'A Good First Step': Senators File Ethics Complaint Over Cruz and Hawley's Role in Capitol Insurrection

Sen. Ted Cruz (R-Texas) speaks with Sen. Josh Hawley (R-Mo.) during a joint session of Congress to ratify the 2020 presidential election at the U.S. Capitol on January 6, 2021. (Photo: Olivier Douliery/AFP via Getty Images)

'A Good First Step': Senators File Ethics Complaint Over Cruz and Hawley's Role in Capitol Insurrection

The move by a group of Democrats comes as demands are building for the two Republicans to be ousted from the Senate over the deadly attack.

Amid mounting calls for Republican Sens. Ted Cruz of Texas and Josh Hawley of Missouri to resign or be expelled from the chamber, a group of Democrats filed an ethics complaint on Thursday requesting an investigation into the two senators' roles in inciting a deadly insurrection at the U.S. Capitol earlier this month.

Sens. Sheldon Whitehouse (D-R.I.), Ron Wyden (D-Ore.), Tina Smith (D-Minn.), Richard Blumenthal (D-Conn.), Mazie Hirono (D-Hawaii), Tim Kaine (D-Va.), and Sherrod Brown (D-Ohio) called on the Senate Ethics Committee "to carry out a thorough and fair investigation and consider any appropriate consequences based on the committee's findings."

Addressed to Sens. Chris Coons (D-Del.) and James Lankford (R-Okla.), the committee's chair and vice chair, the complaint (pdf) notes that when Cruz and Hawley "announced they would object to the counting of state-certified electors on January 6, 2021, they amplified claims of election fraud that had resulted in threats of violence against state and local officials around the country."

The complaint further notes that Cruz and Hawley's objections "were part of an ongoing effort" by former President Donald Trump and his allies "to obstruct the counting of electoral votes that would confirm his defeat." After an inflammatory January 6 speech that ultimately led to Trump's historic second impeachment, a right-wing mob stormed the Capitol, forcing those present to flee for their lives and delaying for several hours the certification of President Joe Biden's November victory.

Although, in the wake of the Capitol attack, Trump's Cabinet ignored demands for removing him via the 25th Amendment and lawmakers acted too late to oust him with a Senate trial--which Trump still faces and could result in him being barred from ever seeking elected office again--there have also been building calls for Cruz and Hawley to face consequences for inciting the violence with election lies.

Even after the Capitol was secured and lawmakers returned to certify Biden's win, "Cruz and Hawley continued to amplify the claims of fraud that they likely knew to be baseless and that had led to violence earlier that day," the complaint points out. "Violent action provoked by false fraud claims remains a persistent threat."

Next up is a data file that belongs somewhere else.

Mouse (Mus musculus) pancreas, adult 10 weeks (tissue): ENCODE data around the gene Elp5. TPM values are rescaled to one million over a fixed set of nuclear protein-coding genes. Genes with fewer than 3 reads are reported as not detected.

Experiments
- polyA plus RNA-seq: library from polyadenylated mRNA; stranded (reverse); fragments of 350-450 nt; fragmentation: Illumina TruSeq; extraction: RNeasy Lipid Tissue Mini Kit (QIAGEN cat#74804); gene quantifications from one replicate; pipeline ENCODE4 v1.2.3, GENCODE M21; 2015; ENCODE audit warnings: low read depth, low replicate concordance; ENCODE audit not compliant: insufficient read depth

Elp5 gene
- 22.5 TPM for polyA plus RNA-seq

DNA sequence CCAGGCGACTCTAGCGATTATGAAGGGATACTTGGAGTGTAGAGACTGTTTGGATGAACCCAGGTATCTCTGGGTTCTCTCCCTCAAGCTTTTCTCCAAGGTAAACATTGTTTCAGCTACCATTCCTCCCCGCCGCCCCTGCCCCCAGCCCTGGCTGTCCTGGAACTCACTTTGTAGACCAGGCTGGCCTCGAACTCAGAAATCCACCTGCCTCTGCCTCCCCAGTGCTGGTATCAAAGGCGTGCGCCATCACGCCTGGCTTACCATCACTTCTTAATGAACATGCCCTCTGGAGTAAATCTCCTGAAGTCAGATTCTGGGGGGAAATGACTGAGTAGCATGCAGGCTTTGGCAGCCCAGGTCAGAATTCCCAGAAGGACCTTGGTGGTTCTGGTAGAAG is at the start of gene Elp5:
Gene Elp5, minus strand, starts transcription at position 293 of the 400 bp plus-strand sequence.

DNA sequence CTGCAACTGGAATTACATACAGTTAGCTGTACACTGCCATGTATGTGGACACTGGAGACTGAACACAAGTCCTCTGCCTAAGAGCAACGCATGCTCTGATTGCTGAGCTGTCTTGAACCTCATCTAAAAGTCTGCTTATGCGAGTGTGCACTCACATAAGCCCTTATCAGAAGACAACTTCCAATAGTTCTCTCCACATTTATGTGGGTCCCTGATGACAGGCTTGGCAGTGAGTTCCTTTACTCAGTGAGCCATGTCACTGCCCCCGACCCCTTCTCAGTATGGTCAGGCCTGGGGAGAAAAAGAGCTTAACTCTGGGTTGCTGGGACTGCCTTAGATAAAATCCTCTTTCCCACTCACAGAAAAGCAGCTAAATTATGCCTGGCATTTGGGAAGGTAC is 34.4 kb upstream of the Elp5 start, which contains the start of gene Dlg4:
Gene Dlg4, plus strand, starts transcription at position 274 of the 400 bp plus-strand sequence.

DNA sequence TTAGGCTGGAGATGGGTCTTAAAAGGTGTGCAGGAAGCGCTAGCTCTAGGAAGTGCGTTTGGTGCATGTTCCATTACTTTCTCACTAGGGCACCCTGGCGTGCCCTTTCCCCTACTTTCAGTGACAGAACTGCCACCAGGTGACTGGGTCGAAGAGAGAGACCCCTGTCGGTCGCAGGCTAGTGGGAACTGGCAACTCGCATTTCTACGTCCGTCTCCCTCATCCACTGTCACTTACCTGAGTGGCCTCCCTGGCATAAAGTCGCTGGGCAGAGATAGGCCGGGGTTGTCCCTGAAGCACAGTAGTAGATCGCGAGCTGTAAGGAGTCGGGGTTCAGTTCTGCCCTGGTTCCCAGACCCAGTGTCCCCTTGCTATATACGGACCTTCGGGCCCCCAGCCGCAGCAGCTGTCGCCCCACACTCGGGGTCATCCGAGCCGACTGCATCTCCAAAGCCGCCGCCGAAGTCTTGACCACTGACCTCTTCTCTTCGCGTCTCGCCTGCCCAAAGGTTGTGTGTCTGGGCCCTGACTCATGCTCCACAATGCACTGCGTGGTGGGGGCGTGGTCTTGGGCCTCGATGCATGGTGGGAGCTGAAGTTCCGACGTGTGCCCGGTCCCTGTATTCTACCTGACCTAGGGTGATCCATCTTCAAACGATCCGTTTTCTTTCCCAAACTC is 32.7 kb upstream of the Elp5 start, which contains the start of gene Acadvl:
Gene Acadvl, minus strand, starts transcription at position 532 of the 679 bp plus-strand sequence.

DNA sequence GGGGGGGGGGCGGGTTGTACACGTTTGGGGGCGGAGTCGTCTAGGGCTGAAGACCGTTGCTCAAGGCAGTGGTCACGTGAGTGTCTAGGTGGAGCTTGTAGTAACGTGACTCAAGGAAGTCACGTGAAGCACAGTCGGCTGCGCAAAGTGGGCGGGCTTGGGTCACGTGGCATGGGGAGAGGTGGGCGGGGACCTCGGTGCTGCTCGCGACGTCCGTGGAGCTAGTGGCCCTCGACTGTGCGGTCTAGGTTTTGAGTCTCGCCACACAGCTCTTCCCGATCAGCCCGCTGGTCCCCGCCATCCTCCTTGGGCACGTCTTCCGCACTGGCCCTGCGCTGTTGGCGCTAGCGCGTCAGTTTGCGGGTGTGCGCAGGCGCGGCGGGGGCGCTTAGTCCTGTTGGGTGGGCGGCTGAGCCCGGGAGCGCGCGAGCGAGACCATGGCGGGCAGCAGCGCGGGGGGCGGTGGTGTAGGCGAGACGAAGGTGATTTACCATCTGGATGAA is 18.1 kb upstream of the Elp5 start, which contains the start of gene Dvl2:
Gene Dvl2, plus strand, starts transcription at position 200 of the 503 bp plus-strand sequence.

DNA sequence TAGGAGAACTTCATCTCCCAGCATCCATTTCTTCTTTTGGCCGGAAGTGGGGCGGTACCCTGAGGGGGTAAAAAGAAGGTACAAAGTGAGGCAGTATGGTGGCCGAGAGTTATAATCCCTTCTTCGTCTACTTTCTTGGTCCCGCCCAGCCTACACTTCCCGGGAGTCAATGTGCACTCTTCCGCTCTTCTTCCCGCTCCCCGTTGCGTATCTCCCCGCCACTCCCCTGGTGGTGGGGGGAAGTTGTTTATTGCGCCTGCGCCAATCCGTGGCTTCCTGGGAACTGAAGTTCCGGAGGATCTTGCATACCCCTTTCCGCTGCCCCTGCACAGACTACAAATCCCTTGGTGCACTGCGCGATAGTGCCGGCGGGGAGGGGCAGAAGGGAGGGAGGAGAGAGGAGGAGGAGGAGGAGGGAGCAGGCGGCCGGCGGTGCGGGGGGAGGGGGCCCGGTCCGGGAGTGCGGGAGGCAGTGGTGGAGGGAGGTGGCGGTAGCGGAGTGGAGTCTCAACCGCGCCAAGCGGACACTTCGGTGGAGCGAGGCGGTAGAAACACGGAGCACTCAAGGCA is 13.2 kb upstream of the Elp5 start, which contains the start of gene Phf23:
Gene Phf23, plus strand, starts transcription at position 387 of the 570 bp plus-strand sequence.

"The Senate has a duty to determine whether the actions of Sens. Cruz and Hawley constitute 'improper conduct' or other violations of the Senate code of ethics," the Democrats argued. "Only then will this body restore public trust."

The government watchdog group Citizens for Responsibility and Ethics in Washington (CREW) tweeted in response that "an ethics investigation is a good first step."

CREW also called Lankford to recuse from any such investigation, "given his involvement in the events that led to the insurrection, as well as due to his connections to Cruz and Hawley." The vice chair was part of Cruz's coalition of 11 Republicans who vowed to reject the Electoral College tallies without a congressional probe and also "pushed debunked claims of illegal votes and of dead people voting."

"These actions undermined confidence in the free and fair election," CREW said in a statement Thursday. "Undermining that public confidence may well have helped incite the mob that carried out an armed insurrection attempting to hold up the transfer of power. Sen. Lankford must not be allowed to weigh in on any investigation of his colleagues' conduct when his own behavior may have contributed to the issue at hand."

While the investigation request was welcomed by some critics of the senators, author and political analyst Anand Giridharadas said in an interview on MSNBC that aired hours before the complaint was announced that Democrats--now in control of both the White House and Congress--lack the "sense of fight" necessary to take on the GOP.

"I actually think there is a huge problem in this country of only the bad guys having fight in them," said Giridharadas. "You don't actually want a society in which only the people who want to do harm understand themselves to be in a battle."

As an example, Giridharadas pointed to Sen. Dick Durbin's (D-Ill.), who had also appeared on MSNBC early Thursday. Durbin refused to demand the expulsion of Republican lawmakers who incited the insurrection, instead saying that any disciplinary action would be "initiated by the ethics committee."

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